From specific artistic movements to general styles, what are some of your favorite art and design influences in lighting?

SA: I believe the people most likely to ignite trends are those who are willing to stretch beyond their own space for inspiration. For example, I’ve noticed that many interior designers look to the fashion industry when it comes to things like color and texture. In turn, some of the most creative lighting designers look to the interior design industry. Concepts from nature also have a way of influencing lighting as well as other sectors, such as the automotive industry and its development of lighting for cars. Personally, I draw personal inspiration from art and architecture, and what is happening and trending in those spaces.

What are best practices for decorative lighting or lighting as art?

SA: Well, the last thing anyone wants is lighting that doesn’t function properly, so first and foremost, use reliable products. But the balance of un-lighting a space is just as important as lighting a space. Over-lighting can destroy the fluidity of, for example, a sculptural piece on display. Cohesiveness, color spectrum characteristics and light levels are all critical things to consider as well.

There’s an art to designing with darkness, too — in other words, creating a sense of calm. Many modern offices were designed to incorporate specific daylighting strategies, balanced with artificial light levels that are comfortable for most people.

What are some of the most common mistakes in lighting design?

SA: Not knowing your audience. High glare. High contrast, which forces the eye to transition from dark to light too quickly, causing eye fatigue. Over-lit spaces that prevent occupants from relaxing or focusing on the task at hand, which may even induce stress. These are all big, blatant mistakes for any lighting designer.

Designers can also stumble if they don’t take the time to learn and understand the age groups that will be using a space and the dynamics of that space. For example, an 18-year-old person will ordinarily have a certain threshold for light, but the same light levels may cause problems for a 65-year-old person. In general, most people may actually prefer less light, but for a long time, our industry has pushed for bigger, higher light levels.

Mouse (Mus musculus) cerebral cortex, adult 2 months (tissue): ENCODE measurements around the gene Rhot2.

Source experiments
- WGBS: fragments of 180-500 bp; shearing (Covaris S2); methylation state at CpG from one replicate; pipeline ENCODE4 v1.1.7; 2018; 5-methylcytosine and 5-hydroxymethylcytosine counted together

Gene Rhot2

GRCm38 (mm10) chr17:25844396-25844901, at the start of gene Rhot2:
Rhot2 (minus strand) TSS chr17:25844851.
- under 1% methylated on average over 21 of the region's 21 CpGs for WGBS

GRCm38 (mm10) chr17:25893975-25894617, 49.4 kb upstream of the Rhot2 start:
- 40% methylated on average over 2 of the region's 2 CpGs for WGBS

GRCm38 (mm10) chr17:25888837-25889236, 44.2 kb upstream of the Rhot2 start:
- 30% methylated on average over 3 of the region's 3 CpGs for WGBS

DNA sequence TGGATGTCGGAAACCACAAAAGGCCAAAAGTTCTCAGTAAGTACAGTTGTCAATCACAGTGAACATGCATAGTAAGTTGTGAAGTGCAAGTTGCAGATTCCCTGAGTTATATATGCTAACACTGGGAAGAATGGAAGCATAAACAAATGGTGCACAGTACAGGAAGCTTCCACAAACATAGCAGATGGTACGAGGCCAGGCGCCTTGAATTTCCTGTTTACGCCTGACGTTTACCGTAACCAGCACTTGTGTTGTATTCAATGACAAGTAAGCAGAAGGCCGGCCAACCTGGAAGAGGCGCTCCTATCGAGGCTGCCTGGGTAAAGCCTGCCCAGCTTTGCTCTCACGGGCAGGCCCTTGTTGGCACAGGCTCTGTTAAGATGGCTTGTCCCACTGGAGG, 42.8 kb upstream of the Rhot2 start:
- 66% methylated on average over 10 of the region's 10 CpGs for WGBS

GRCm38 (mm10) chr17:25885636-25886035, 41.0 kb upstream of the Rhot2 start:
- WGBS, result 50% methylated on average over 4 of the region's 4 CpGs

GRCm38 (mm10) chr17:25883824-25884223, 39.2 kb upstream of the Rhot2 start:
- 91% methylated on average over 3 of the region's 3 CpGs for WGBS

How have modern LEDs expanded design possibilities?

SA: LEDs changed the game by giving us more platforms around which to design.

Today, we use LED lighting in all environments, and they’re becoming more reliable, especially where color quality is concerned. In addition, color tuning allows us to affect the circadian rhythm in a positive way by changing how people subconsciously react to light.

RSA, a family of recessed luminaires with one point of power for multiple heads, is just one example of how LED technology has expanded lighting as an art form. Though designed for retail, hospitality and commercial spaces, RSA lighting fixtures have a high-end, residential feel. It's also an example of a single light source that replaced multiple older lamp technologies with one fixture type.

LED technology isn’t just a gateway to better design. It’s a gateway to solutions that make life better, more practical and more enjoyable, and our industry will only continue to push the envelope.